Musical performances at The Town Hall

The outstanding acoustic properties of Town Hall for musical performance — which some performers claim rival those of Carnegie Hall — were discovered during the first musical event held at the venue: a recital by Spanish violinist Joan Manen on February 12, 1921. Later in 1921, German composer Richard Strauss gave a series of concerts that cemented the Hall’s reputation as an ideal space for musical performances. Aside from the acoustics, the sight lines and remarkable intimacy of the auditorium has made it a popular venue for both new and experienced artists, whatever the instrument, repertoire, or style of the performer. During the 1920s and 1930s, The Town Hall quickly gained a reputation amongst performers and audiences as "the place" for a performer to make a New York debut.

In 1928, The Hall began producing regular musical concert series, and over the next few seasons, The Town Hall Endowment Series featured artists including Sergei Rachmaninoff, Ignace Paderwaski, Lily Pons, Fedor Chaliapin, Yehudi Menuhin, and many more legends of the classical Western repertoire.

Marian Anderson, considered one of the greatest contraltos ever born in the United States, made her New York debut at the Hall on December 30, 1935, after she had been denied an opportunity at an operatic career elsewhere due to discrimination against African-Americans.

Important jazz concert appearances at The Town Hall include the June 22, 1945 concert — featuring Dizzy Gillespie, on trumpet; Charlie Parker, on alto saxophone; Don Byas, on tenor saxophone; Al Haig, on piano; Curley Russell, on bass, and Max Roach, on drums (with “Big” Sid Catlett substituting for Roach on a few titles) — which provided the public with its first mainstream exposure to the quickly evolving style of jazz that came to be popularly known as bebop. This concert serves as an unmistakable sign of how progressive The Town Hall’s jazz programming has been since the venue's inception; prior to appearing in concert at the Hall, Gillespie and Parker had released only one 78-RPM release, and only Gillespie — due to his high-profile associations with Cab Calloway, Earl Hines, and Billy Eckstine — enjoyed mainstream name-recognition. (Note: In June 2005, the Uptown Jazz label released a CD containing seven sonically restored performances transcribed from acetates made at the concert, which was originally supposed to be a double-bill, with Coleman Hawkins as the headliner, but Hawkins never showed up for his half of the gig.) The Town Hall also hosted the 1946 concert that led to the re-invigoration of Louis Armstrong's career, and which led to the formation of Louis Armstrong and His All Stars, the small traditional jazz combo that Armstrong led for the last quarter-century of his life.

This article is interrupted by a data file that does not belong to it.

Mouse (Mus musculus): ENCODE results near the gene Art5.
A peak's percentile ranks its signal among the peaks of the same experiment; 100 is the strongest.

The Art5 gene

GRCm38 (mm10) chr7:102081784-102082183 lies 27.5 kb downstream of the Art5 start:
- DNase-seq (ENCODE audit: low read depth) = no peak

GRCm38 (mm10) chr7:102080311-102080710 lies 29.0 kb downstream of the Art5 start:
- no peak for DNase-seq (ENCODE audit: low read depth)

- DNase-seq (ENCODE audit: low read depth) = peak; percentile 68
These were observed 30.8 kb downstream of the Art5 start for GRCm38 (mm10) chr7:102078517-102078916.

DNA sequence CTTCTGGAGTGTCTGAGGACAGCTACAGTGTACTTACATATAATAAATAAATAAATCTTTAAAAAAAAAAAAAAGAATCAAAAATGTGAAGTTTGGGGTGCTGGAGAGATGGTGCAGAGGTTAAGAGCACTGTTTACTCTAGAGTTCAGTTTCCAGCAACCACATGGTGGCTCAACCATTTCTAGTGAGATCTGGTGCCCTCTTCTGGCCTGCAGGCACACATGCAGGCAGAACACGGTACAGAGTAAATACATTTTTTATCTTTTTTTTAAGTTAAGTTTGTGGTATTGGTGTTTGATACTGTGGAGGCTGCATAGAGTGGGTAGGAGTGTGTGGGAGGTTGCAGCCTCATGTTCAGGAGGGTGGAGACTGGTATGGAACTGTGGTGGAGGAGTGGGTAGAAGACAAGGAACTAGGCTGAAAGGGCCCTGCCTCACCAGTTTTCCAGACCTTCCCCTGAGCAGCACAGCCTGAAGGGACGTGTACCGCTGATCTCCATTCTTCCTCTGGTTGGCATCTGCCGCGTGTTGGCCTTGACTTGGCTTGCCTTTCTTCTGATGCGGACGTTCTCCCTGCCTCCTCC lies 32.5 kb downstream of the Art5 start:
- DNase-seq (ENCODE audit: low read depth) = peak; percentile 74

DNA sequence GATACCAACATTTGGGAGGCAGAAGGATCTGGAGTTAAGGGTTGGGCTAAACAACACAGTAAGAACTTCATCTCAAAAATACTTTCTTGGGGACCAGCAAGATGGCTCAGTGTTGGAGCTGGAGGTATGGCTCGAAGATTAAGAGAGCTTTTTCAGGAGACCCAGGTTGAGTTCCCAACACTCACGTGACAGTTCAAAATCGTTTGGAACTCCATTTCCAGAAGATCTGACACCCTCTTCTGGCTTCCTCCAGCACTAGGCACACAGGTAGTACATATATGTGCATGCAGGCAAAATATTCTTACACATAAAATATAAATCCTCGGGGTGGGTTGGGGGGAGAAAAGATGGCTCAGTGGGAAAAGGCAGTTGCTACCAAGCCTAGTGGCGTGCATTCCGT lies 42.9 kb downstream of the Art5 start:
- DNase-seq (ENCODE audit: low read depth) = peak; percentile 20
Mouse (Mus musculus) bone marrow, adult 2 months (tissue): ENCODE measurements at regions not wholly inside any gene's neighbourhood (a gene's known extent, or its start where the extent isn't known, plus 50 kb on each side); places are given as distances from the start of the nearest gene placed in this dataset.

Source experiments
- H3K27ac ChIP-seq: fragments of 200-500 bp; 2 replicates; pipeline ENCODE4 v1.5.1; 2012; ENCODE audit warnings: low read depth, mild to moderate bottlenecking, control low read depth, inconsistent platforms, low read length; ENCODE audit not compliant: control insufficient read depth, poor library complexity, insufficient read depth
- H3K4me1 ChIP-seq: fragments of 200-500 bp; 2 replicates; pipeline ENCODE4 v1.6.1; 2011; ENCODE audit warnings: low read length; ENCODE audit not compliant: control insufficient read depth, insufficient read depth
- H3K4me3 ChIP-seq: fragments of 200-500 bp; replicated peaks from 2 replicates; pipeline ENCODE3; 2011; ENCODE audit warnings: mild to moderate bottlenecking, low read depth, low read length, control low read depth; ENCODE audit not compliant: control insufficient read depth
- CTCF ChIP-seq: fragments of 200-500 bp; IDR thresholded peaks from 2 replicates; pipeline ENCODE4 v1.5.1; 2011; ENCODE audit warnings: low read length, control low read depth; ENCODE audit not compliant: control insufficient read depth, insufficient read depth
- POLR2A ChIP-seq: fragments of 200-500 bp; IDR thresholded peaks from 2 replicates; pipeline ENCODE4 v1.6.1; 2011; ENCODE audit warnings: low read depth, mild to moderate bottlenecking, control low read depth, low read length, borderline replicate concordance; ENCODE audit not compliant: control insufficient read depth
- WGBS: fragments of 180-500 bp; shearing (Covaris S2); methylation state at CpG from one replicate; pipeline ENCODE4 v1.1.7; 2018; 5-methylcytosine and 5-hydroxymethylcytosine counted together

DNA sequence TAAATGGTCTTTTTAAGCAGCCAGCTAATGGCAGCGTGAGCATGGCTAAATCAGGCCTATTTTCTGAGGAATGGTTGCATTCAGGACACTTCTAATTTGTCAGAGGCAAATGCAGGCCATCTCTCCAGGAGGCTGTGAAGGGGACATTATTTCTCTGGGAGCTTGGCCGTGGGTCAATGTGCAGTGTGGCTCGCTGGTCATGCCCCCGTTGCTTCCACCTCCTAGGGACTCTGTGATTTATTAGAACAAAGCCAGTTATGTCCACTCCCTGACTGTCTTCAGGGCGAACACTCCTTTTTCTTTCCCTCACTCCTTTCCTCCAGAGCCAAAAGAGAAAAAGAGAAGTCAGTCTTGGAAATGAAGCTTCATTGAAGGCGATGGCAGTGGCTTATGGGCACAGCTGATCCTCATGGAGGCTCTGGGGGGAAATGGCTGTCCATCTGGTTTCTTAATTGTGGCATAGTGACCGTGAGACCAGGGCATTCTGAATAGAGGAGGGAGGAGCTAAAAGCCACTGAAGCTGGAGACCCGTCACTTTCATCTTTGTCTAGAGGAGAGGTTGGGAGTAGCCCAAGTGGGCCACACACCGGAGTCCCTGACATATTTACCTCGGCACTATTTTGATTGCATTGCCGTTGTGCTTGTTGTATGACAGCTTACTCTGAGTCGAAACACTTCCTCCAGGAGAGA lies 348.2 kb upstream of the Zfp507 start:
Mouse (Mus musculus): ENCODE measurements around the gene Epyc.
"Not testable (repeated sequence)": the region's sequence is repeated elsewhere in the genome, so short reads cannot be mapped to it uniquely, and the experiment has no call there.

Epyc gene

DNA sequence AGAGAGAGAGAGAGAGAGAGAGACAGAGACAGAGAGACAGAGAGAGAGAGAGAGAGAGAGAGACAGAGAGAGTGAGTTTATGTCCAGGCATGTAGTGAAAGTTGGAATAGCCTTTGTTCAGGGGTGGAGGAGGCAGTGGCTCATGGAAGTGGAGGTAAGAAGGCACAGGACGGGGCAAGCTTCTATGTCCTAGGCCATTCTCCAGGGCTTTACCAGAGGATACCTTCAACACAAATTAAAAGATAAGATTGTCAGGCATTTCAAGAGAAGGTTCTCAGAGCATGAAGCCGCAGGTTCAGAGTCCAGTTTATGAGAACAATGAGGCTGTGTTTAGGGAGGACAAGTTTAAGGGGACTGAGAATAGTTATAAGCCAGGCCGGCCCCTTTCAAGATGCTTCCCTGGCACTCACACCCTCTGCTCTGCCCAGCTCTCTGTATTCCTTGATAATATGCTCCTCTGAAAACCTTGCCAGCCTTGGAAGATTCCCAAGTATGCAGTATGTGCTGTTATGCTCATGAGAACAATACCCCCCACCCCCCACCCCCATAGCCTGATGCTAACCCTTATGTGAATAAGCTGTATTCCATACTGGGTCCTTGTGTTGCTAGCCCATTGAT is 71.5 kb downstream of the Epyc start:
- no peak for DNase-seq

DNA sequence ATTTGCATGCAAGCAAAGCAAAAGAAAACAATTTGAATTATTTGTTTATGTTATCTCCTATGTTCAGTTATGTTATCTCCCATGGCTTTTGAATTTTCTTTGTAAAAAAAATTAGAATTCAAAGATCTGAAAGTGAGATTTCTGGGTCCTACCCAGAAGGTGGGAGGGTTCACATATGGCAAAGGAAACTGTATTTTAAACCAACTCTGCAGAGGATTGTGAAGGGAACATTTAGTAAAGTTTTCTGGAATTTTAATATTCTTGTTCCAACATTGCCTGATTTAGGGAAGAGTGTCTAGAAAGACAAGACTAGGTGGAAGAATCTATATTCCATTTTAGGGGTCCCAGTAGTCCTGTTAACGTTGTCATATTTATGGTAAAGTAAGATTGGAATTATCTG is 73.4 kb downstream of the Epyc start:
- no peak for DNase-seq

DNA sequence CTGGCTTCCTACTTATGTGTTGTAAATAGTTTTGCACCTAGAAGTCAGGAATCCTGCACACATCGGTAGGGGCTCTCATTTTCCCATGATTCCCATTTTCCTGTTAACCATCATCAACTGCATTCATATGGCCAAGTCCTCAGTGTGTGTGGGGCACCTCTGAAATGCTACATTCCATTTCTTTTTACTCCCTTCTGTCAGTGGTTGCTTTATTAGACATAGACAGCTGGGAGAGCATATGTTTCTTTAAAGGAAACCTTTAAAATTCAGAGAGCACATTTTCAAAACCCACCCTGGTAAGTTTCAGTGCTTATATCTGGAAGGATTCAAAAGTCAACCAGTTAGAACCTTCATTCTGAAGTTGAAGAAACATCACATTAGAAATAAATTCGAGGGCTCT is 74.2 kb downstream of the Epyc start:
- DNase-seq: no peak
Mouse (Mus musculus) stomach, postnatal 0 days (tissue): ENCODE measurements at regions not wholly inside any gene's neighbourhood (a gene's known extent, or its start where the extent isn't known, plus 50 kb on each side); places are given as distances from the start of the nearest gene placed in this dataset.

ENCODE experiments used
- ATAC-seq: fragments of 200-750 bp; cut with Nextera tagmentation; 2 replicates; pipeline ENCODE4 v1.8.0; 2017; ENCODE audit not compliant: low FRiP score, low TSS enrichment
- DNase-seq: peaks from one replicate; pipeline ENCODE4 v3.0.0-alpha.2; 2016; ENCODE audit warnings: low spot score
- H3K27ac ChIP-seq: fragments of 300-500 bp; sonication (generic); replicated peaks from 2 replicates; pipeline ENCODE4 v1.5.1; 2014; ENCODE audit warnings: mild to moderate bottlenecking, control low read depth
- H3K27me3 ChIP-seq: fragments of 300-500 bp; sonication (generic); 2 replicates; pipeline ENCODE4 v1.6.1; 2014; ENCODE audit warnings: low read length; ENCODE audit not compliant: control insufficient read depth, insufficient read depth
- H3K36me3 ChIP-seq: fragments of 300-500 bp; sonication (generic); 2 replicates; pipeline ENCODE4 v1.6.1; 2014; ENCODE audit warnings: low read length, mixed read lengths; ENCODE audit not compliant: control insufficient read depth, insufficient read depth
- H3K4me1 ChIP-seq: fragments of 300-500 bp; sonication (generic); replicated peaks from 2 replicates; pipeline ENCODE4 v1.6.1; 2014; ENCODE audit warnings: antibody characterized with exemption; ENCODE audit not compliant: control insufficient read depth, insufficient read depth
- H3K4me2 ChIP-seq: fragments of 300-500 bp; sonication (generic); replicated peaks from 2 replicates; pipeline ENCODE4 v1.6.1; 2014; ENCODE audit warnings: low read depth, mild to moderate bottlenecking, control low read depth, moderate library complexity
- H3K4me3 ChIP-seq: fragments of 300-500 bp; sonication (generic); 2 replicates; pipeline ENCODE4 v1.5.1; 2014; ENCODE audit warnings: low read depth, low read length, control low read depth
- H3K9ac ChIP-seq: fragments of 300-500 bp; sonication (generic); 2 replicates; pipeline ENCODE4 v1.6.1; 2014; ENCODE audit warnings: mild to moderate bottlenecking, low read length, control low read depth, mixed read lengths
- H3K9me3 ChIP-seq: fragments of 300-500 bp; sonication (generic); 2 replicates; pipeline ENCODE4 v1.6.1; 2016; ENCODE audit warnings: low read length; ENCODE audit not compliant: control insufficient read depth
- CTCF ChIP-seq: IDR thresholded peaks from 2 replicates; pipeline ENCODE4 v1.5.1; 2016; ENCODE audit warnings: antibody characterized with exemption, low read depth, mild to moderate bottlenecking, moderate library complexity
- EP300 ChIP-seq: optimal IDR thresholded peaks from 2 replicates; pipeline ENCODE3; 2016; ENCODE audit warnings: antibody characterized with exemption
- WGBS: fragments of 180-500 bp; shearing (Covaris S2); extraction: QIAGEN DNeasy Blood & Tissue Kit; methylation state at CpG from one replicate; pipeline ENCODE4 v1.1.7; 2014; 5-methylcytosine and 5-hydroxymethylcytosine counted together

The Hall's rich tradition of jazz programming is continued today with the Not Just Jazz series of concerts, which not only features jazz, but also poetry, film and dance. Past participants in the Not Just Jazz series include: The Art Ensemble of Chicago, the Lounge Lizards, Cassandra Wilson, Meredith Monk, and Allen Ginsberg.

One unique aspect of The Hall is its Morning Performances, which are offered free of charge to public school students in grades 3 to 8, during the day. It also features programming in alliance with Theatreworks USA as part of its Arts in Education program.

List of persons, groups, and ensembles which have appeared at The Town Hall

Over the course of its history, The Town Hall has hosted some of the leading musical, political, literary, artistic, scientific, and intellectual figures of the twentieth and 21st centuries, including:

Persons

Ensembles

See also

References

External links